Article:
Doing a survey of your staff and colleagues may reveal that these things apply to you even if you were sure they did not.
The best thing to do is to find out, then manage them. Here’s a brief rundown of the 13.
1. Grammar. It either says you are uneducated or that you simply don’t care.
2. Lack of follow-through. Showing up is a huge component of the trust factor. Failing to do so repeatedly is a deal breaker.
3. Selling at cocktail parties. Don’t look like an under-cover used car salesperson. Give value before you ask for it in return.
4. Negativity. Saying detrimental things about other firms, colleagues, or co-workers makes you sound difficult to work with.
5. Under-promise and over-deliver. Make responsible projections and hit them.
6. Own your mistakes. We all make them. Don’t blame them on someone else.
7. Make sure your actions back up what you say. Again, it’s a trust factor. Don’t pretend you want to help or be involved if you don’t.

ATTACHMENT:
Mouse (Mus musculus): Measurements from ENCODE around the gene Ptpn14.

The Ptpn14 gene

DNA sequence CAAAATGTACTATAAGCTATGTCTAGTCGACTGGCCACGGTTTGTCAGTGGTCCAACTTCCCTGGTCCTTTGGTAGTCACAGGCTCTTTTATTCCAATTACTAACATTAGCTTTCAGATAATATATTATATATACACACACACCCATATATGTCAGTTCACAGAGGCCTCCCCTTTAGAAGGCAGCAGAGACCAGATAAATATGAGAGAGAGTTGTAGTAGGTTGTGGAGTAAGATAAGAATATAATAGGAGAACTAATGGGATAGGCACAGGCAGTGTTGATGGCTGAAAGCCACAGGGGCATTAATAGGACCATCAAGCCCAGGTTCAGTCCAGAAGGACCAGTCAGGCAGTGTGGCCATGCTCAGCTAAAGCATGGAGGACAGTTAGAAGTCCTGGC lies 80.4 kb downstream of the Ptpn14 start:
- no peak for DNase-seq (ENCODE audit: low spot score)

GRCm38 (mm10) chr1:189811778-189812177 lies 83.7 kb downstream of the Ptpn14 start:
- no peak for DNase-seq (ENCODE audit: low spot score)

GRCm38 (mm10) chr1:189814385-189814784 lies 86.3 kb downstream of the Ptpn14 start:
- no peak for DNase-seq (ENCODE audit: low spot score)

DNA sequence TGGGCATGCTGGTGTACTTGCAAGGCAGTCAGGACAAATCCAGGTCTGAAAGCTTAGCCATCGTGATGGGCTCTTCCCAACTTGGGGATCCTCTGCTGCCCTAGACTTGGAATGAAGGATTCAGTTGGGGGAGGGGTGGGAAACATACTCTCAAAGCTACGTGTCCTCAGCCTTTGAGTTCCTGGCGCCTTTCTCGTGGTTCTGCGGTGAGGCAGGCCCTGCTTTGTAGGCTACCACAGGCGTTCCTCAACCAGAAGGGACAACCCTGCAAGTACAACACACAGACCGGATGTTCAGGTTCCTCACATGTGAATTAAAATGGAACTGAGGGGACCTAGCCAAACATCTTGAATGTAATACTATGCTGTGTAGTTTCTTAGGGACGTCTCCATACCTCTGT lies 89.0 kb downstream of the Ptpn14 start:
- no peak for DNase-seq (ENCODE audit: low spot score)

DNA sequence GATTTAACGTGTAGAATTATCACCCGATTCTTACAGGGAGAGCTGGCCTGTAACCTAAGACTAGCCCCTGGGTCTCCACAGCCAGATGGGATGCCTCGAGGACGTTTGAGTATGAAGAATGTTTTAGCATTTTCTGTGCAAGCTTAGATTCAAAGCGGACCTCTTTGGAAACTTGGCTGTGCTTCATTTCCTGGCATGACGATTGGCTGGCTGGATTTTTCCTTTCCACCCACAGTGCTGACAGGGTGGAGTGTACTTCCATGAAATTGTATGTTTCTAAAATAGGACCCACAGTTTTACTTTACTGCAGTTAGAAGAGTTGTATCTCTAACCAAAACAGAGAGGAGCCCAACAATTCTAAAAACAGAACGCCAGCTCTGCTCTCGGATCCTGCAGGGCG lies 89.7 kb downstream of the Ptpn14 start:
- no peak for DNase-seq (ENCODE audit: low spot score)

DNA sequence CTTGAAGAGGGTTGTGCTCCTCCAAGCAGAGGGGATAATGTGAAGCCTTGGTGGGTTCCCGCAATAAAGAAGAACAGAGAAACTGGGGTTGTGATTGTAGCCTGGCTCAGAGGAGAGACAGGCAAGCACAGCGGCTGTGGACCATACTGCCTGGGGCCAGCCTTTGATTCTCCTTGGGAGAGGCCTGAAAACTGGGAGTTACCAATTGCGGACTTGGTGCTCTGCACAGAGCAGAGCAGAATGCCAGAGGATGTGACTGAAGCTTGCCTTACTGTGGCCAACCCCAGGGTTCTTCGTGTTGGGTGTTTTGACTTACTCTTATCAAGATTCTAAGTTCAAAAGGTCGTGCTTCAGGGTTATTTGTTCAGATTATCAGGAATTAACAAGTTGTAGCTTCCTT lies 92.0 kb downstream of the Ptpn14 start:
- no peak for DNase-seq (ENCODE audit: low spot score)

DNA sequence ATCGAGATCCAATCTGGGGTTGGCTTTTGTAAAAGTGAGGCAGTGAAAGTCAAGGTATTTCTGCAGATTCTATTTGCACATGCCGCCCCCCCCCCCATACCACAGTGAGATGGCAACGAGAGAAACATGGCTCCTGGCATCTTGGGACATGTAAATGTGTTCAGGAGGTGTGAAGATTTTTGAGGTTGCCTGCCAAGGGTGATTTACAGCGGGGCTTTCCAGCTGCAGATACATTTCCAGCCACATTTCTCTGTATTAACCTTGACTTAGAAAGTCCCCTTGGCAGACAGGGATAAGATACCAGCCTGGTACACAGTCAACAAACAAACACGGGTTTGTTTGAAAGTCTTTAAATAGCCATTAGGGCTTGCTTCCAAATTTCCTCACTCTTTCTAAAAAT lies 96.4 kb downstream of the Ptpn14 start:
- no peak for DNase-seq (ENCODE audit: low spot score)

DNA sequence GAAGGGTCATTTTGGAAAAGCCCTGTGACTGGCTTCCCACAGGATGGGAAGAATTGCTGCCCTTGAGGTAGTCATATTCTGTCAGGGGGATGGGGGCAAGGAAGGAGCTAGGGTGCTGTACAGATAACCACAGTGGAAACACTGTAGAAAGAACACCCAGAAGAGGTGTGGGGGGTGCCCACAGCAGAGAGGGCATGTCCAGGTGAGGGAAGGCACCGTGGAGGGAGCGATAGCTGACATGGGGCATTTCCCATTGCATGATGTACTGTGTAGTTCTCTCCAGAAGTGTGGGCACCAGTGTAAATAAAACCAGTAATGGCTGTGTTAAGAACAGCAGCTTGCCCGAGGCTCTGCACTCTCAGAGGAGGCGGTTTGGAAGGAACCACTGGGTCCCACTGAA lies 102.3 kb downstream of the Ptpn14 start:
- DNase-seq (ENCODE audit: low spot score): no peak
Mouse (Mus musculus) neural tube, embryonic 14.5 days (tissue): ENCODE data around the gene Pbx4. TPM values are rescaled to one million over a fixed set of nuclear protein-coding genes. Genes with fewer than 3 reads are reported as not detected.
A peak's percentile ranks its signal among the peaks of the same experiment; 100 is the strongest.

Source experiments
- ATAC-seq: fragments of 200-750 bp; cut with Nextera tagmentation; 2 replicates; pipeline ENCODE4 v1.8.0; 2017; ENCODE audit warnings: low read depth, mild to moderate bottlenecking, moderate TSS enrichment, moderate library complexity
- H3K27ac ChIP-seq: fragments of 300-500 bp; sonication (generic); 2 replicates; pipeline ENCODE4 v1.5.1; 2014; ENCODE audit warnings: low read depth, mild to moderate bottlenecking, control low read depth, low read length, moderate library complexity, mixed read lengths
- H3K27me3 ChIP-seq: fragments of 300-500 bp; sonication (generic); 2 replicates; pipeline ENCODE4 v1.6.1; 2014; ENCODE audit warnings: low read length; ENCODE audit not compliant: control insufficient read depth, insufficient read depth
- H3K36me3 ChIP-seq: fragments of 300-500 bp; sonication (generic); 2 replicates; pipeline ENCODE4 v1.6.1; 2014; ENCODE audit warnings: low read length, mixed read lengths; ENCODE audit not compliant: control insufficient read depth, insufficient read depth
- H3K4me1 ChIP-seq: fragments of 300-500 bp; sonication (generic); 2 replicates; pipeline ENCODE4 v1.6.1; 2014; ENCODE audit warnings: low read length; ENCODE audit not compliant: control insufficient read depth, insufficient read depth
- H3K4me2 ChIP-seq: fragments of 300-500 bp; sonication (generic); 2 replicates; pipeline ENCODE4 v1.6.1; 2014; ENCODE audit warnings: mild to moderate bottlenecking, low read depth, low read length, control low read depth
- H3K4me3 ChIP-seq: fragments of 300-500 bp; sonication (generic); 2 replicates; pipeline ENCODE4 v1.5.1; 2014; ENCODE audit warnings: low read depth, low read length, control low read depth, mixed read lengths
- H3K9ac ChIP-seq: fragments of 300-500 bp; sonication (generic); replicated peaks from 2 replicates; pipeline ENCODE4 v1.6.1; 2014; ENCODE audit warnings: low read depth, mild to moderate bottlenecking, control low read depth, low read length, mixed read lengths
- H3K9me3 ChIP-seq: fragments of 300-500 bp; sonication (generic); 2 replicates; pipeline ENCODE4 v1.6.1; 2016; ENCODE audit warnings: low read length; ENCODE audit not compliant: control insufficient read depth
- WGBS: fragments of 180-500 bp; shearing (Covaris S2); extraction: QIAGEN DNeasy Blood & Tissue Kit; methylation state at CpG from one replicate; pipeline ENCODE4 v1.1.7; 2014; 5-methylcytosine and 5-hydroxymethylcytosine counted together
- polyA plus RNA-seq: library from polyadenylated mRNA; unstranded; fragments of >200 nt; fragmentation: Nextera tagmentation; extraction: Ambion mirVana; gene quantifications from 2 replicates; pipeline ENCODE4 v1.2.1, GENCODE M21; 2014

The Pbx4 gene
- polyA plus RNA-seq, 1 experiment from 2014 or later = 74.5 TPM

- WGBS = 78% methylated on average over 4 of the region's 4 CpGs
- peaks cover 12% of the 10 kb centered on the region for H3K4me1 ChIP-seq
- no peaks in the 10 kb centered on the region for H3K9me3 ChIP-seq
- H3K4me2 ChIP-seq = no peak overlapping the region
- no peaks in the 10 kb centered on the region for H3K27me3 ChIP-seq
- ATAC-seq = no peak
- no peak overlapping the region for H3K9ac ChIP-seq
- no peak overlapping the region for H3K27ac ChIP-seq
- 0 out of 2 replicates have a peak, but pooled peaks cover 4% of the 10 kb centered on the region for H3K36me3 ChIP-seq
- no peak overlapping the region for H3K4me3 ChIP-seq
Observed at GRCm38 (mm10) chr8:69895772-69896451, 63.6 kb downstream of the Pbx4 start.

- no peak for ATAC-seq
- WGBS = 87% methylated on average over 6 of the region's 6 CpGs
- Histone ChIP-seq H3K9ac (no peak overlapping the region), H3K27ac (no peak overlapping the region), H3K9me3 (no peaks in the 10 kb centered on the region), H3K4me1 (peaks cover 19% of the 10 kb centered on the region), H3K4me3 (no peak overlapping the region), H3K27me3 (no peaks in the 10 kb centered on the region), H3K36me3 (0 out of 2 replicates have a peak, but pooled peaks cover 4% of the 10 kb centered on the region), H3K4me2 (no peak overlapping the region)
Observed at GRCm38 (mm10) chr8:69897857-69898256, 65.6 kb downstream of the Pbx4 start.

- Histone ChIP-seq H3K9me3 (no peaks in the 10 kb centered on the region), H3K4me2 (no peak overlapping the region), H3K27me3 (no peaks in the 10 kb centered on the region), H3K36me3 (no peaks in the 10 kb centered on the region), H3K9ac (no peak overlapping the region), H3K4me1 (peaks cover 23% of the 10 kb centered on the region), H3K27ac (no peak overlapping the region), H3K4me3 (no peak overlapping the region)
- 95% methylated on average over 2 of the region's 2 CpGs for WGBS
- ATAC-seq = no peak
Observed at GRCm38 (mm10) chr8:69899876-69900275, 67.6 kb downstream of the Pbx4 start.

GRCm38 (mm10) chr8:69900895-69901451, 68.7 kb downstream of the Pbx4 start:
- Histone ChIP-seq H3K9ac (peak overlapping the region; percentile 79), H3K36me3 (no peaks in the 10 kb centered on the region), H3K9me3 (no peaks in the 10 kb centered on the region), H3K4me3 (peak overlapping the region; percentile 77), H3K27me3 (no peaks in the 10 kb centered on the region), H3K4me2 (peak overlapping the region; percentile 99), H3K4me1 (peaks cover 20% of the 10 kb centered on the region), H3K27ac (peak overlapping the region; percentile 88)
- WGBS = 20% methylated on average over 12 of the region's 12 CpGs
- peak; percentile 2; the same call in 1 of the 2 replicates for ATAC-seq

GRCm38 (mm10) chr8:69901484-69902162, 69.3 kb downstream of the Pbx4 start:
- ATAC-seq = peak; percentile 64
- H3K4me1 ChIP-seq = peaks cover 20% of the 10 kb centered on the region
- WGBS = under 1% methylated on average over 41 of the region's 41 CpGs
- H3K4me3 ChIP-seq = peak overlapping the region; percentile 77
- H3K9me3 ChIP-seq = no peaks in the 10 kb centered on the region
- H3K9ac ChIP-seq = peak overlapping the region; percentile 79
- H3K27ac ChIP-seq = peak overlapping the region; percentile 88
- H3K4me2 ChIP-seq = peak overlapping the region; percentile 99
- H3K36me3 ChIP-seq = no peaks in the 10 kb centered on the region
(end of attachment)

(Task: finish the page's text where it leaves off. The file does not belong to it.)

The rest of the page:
8. Being distracted. Be intentional and pick one thing to concentrate on at a time. You’ll be amazed at the increase in your productivity.
9. Be patient. There’s no quick fix. Things take time, especially the things that are worth doing.
10. Don’t overcommit. It’s Ok to say no. Assess each request by asking if it will help you achieve your goals.
11. Life’s complicated. But it doesn’t have to be. Hold fast to ethical behavior. One slip can lead to another and another. Keep it simple. Do the right thing. All the time.
12. When things get tough, the tough lighten up. This is the time to step back, think about what you’re doing, and slow the pace instead of upping it.
13. Don’t compare yourself to others; compare yourself to you.

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